You’d think that small businesses are Agile by default, simply because of scale of their operation. But it’s not necessarily the case, and more often than not, it will highly depend on the ideas that drive the business owners.
Agile Manifesto underlines placing value in individuals over processes — for a small business this should be easy, since the tendency in small companies is for everyone to know one another. But the team count alone does not indicate a perfectly arranged communication, nor does it place value on people’s perspective and experience over a set, linear process.
What Agile has to offer is an approach change. Instead of planning how a project will go, focus should be shifted onto who will best work on it — interactions over tools. Team dynamics should be seen as of value in themselves, since a collaborative team effort will likely produce better value than a rigid, role-based process.
And speaking of feedback — instead of adopting an expert-based model, information and feedback on a product should be welcome from anyone on the team, regardless of their job role.
This brings us to the other side of the feedback generator — the customer.
It’s fair to assume that a smaller business is likely to be in a position of having to closely listen to their customers. But that in itself does not yet imply openly collaborating with them, which is what Agile demands. Keeping the customer close in the loop of progress and change ensures that what’s being produced doesn’t become distant from the client’s vision — allowing for a delivery of the best possible result.
Working products over extensive documentation are another guide of Agile — well, which small business owner even thinks of tracing their process and documenting products, when it’s so easy to assume we’ve produced this, we will continue to maintain it — let’s not waste time on documenting!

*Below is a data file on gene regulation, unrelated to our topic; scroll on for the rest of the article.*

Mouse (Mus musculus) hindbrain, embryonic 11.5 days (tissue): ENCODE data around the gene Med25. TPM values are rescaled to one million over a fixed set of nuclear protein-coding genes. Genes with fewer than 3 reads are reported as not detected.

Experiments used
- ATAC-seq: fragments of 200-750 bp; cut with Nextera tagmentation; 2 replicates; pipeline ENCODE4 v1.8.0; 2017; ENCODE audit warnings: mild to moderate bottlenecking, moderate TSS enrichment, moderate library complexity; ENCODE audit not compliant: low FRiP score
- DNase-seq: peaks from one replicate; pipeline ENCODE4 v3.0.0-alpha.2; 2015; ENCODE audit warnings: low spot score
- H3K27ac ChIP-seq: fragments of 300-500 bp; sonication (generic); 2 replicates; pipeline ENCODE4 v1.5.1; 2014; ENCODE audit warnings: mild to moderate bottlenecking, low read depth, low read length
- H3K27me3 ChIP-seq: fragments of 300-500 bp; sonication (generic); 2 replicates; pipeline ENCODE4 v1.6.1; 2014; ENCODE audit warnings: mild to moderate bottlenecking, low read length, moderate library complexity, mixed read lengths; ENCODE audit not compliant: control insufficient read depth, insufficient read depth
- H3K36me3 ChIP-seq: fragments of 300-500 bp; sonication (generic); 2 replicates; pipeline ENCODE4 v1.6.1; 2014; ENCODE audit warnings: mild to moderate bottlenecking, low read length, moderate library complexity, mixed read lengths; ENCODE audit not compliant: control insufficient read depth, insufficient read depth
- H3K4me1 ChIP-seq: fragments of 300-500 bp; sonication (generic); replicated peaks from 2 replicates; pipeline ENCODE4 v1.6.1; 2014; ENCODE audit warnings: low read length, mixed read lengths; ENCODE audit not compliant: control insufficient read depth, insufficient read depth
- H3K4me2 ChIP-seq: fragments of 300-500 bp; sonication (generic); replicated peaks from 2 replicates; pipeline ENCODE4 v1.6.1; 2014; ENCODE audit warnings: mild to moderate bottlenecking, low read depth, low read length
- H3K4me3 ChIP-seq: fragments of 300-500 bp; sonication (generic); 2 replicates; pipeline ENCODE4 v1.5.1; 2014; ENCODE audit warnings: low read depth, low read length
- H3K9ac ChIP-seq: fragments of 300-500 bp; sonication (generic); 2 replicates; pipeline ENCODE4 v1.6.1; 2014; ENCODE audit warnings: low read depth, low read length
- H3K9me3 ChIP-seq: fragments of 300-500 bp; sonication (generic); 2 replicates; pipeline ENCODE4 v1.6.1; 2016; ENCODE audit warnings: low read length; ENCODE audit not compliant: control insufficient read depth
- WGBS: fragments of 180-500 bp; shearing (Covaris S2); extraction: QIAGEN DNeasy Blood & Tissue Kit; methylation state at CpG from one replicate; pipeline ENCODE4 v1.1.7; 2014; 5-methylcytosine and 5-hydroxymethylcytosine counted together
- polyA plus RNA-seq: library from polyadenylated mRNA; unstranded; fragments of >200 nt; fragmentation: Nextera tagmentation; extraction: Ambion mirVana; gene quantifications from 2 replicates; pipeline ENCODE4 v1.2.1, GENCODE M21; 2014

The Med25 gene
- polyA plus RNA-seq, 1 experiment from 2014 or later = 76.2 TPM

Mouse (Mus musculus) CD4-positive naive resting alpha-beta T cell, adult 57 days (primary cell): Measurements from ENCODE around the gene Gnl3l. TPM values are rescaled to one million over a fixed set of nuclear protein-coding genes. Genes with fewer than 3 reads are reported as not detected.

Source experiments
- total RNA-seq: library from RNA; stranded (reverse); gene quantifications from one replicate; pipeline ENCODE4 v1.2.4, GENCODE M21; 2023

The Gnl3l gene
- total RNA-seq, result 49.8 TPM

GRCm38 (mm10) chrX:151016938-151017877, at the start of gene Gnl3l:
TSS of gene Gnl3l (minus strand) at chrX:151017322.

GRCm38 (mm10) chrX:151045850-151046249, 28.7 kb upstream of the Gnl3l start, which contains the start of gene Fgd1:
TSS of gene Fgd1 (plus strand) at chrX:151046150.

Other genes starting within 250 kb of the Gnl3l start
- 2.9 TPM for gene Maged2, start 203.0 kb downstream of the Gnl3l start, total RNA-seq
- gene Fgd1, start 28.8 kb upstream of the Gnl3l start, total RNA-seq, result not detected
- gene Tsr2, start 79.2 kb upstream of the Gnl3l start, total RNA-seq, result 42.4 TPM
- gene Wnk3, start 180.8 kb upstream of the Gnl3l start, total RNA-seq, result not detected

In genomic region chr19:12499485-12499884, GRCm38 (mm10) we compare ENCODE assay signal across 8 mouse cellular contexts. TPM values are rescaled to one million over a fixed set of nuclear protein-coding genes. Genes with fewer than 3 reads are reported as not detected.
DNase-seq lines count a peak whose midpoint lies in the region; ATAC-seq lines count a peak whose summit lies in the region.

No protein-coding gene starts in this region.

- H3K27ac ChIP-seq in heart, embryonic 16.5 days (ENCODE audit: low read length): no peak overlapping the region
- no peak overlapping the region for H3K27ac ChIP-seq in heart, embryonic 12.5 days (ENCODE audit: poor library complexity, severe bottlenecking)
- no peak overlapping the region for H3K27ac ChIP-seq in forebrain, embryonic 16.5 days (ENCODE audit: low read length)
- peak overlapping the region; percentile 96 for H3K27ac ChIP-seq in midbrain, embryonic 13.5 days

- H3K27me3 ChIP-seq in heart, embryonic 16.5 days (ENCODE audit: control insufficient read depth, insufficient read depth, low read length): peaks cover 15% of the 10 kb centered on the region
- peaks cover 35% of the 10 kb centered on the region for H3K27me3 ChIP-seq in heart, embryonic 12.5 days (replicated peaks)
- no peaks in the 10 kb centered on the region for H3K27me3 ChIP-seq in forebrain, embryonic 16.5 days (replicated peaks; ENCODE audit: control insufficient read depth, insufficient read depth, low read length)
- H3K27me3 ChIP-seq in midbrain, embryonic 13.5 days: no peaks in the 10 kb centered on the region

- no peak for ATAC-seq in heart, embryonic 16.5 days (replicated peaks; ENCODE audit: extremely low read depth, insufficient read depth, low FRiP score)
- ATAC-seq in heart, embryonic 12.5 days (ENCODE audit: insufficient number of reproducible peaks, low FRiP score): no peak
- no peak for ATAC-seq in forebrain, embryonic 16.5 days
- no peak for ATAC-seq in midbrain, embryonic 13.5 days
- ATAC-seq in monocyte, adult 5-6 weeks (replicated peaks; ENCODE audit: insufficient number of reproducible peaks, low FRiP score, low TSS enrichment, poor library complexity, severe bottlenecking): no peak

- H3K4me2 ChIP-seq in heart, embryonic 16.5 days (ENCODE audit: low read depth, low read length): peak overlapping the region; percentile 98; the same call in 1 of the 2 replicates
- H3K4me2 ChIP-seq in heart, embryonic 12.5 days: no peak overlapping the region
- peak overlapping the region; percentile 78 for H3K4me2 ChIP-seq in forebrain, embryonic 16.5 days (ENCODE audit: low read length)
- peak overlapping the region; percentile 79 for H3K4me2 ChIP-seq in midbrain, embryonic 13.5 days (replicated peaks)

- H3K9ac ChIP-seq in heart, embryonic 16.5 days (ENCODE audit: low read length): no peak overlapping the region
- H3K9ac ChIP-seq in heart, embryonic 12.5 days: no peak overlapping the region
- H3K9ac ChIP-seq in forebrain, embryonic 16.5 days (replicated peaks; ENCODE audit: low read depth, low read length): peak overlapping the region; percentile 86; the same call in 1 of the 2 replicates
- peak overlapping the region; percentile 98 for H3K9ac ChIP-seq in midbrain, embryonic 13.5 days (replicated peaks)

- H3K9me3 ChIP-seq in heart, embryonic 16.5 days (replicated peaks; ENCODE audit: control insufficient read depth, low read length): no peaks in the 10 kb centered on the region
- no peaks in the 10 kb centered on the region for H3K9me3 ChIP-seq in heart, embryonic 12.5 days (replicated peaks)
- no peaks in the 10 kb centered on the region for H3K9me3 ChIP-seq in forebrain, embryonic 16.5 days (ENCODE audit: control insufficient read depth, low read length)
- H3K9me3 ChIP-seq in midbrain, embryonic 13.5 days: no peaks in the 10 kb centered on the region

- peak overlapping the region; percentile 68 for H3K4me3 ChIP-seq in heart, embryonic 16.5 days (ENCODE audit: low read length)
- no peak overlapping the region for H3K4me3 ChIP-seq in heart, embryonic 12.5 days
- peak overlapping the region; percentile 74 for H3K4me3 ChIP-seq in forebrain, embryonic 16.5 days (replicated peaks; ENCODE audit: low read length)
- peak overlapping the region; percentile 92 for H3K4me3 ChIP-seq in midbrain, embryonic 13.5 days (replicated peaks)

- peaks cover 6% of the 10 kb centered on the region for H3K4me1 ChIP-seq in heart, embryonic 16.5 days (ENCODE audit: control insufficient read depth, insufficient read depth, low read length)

The point Agile makes is for a business to deliberately focus on making what they’re building truly work well and not just on “busy work”. To speak bluntly, making the product truly great — is the ONLY thing that will keep a small business afloat. If achieved, this will be a source of great satisfaction and an actual accomplishment for a small team.
Just look at some great start-ups that have launched fabulous products in teams built of just a few people.
It is also likely for a smaller team to have an easier time changing the direction halfway through a process, even if it’s only due to their small scale. And even if it’s by necessity — for losing one customer (if a change isn’t made in time) can cause others to leave. So in this case, smaller would mean more flexible and that’s all for the better.
But staying flexible doesn’t only mean responding when clients want a major change from what’s being delivered. It also means constantly re-evaluating how and why they’re doing things as a business, whether the product still works and if there is an ongoing demand for it on the market.
Even for a small businesses, it’s not always as clear to say as one can imagine. But with iteration lengths set from the get go, teams can focus on what they know works for now and leave the considerations of whether the current approach will still work in a year, for later on. Much healthier for all.
What other benefits of adopting Agile practices are there for your small business, aside from happier customers?
A happier & stronger team — thanks to team members’ empowerment that Agile automatically brings. Agile gets rid of micromanagement, so everyone on the team becomes their own bosses. This can really change the game and show how much the team is worth on its own.
More order in business processes and better order in the organization are another perk. A natural recommendation of adopting Agile is turning to a visual board of some kind, whether complimented by running Scrum or Kanban based iterations with it.
This will be the most tangible aspect of your team’s Agile adoption, making the whole person-based, often ad hoc seeming process visually ordered and maintainable. Thanks to using a board, what’s been done in the past will also become traceable, searchable and possible to analyse, so teams are clearly building business metrics as they go about their daily work.
Try it out for yourself!
First published on the Kanban Tool Blog.